I am so grateful that the Atonement covers the “suffering pains and affliction and temptations of every kind;….” and that “he will take upon him their infirmities, that his bowels may be filled with mercy…, the he may know how to succor his people according to their infirmities.” (Alma 7:11-12). There is a principle in these verses that sometimes we miss, or don’t understand. We take upon ourselves the infirmities of others that our bowels may be filled with mercy. “Blessed are the merciful: for they shall obtain mercy.” (Matt 5:7). What a beautiful promise! We also learn how to succour and to have our bowels filled with mercy.
As we walk through life, we influence many people don’t we? We model what they see every day. A slightly dishonest act, and unkind word, a loss of temper, an impatient reply, a profane outburst, a white lie, a thoughtless act – all provide the image of what we really are. The reverse is also true. Every sweet and tender act we perform – our happy and buoyant spirit; the way we treat our children, spouse, family, friends; the daily service we perform – all provide the beholder with an image of us.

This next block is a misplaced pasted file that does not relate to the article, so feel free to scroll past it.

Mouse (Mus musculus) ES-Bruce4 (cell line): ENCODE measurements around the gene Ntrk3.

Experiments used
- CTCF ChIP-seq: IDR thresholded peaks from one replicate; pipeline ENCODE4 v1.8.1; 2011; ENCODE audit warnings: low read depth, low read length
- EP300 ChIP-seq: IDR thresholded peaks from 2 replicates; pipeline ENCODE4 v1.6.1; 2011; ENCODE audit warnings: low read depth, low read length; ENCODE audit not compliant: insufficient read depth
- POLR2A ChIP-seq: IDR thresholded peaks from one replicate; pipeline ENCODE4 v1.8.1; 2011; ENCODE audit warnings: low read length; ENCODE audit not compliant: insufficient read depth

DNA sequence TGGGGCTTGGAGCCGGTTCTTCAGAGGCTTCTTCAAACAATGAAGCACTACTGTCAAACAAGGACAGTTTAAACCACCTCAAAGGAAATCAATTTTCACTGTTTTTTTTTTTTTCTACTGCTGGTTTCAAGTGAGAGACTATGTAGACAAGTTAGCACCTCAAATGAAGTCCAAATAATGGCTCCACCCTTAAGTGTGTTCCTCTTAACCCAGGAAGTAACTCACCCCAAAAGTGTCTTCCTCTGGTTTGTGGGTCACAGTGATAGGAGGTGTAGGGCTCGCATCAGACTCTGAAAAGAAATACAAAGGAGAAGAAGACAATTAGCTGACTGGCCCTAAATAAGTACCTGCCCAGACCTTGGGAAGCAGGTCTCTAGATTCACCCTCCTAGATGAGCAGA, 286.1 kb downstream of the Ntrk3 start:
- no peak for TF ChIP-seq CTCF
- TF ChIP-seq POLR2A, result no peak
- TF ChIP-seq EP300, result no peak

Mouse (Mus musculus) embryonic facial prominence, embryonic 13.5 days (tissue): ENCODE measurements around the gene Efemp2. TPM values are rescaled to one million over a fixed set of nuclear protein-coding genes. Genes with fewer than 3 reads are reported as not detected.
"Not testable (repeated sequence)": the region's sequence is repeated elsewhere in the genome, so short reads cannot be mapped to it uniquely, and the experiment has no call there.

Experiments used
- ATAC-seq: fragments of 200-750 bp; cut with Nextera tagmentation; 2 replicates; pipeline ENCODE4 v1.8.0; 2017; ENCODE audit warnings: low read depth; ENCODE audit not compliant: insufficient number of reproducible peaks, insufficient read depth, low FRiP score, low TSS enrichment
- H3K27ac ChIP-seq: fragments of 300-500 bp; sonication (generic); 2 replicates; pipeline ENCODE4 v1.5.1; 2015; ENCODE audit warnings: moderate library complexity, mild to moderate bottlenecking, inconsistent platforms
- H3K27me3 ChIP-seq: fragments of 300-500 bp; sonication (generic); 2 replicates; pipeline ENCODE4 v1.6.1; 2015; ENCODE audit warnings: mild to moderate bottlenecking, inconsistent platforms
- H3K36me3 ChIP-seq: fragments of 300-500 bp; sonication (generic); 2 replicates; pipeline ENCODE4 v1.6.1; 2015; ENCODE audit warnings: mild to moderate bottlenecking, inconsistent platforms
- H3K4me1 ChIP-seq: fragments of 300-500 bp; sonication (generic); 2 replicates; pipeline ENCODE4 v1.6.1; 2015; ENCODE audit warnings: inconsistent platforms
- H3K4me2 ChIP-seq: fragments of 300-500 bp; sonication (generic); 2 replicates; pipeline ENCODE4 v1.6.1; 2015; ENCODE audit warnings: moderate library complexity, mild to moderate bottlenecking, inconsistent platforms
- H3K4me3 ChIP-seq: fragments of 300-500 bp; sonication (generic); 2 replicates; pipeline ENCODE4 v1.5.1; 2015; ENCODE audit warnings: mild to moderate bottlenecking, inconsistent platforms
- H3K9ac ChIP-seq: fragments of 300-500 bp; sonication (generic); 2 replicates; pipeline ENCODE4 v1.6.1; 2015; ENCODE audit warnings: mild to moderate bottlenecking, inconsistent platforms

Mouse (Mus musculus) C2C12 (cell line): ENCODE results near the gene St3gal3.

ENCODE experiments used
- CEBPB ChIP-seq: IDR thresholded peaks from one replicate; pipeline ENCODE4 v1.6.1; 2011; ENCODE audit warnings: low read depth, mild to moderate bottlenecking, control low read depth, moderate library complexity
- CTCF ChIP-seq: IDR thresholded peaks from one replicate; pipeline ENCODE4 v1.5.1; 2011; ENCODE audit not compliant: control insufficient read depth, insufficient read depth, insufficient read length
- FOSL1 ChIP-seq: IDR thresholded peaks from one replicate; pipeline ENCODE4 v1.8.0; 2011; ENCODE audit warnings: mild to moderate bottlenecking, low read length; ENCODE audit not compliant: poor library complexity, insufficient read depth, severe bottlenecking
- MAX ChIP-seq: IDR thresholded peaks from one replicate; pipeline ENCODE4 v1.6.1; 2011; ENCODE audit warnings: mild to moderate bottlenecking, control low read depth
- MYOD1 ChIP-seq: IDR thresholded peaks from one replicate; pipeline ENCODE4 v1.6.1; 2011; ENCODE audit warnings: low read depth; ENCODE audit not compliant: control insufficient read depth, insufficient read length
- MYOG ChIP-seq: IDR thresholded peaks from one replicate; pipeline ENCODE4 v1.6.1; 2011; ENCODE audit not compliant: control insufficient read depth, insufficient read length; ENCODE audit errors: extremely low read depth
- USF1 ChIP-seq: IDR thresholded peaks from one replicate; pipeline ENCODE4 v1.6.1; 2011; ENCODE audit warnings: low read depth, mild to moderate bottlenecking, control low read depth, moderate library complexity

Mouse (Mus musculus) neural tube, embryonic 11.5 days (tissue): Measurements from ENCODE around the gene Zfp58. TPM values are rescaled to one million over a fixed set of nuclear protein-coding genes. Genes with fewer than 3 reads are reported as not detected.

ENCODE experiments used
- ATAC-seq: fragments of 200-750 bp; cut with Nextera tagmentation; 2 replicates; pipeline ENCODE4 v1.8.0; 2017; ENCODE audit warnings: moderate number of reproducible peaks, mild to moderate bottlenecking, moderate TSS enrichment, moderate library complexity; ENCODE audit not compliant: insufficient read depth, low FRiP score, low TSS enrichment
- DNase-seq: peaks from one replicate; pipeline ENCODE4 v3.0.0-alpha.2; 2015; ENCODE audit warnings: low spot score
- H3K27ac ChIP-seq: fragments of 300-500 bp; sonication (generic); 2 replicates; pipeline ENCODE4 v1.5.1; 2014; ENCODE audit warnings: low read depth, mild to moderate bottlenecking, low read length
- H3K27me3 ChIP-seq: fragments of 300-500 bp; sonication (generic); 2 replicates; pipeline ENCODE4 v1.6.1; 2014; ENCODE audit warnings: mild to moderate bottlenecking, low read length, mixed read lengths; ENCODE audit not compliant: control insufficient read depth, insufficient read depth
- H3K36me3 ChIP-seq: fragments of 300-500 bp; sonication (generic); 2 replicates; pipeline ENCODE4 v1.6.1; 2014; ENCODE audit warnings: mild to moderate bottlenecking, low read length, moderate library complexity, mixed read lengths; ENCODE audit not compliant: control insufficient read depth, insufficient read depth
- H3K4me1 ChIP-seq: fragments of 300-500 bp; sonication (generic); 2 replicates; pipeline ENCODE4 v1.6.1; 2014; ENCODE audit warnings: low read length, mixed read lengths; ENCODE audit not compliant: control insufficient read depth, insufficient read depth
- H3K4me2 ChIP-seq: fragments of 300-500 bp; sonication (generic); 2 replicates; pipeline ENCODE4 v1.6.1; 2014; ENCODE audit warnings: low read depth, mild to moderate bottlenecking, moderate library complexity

It’s a wonderful goal in life to improve our personal life, to strengthen our virtues, to overcome our weaknesses, and to be ever growing upward to Christ’s standards. There is a consequence for good or bad in everything we do. More than likely there will be at least one more trial in life, one more opportunity left to prove who we really are and what kind of impact we have had on others. President Harold B. Lee stated that we would be tested every month of our lives. As we are able to modify our perspective of “tests” when they come, we meet them knowing that we will be the beneficiaries in some way.
Someone once said: “Adversity introduces a man to himself.” And sometimes we feel alone when adversity comes. We might even see those who we thought were dear friends avoid or abandon us, therefore, we may suffer in silence and endure alone. Oliver Goldsmith said: “The greatest object in the universe, is a good person struggling with adversity; yet there is still greater, which is the good person that comes to relieve it. (‘The Vicar of Wakefield’.)
The wonderful and comforting thing about the Atonement is that we need not feel that we suffer alone or that we are ever abandoned if we live right. The Saviour has felt all of our pains, worries, sufferings, trials, and will never leave us. He did more good than any other. He exemplified greater humility, more tenderness, and deeper charity than anyone who ever lived. He alone understands the fullness of the trials we face, and He alone will stand to comfort, bless and abide with us in our darkest hours. He is the light of the world, and may we look forward to another day in which we can worship Him, by remembering him and by loving each other.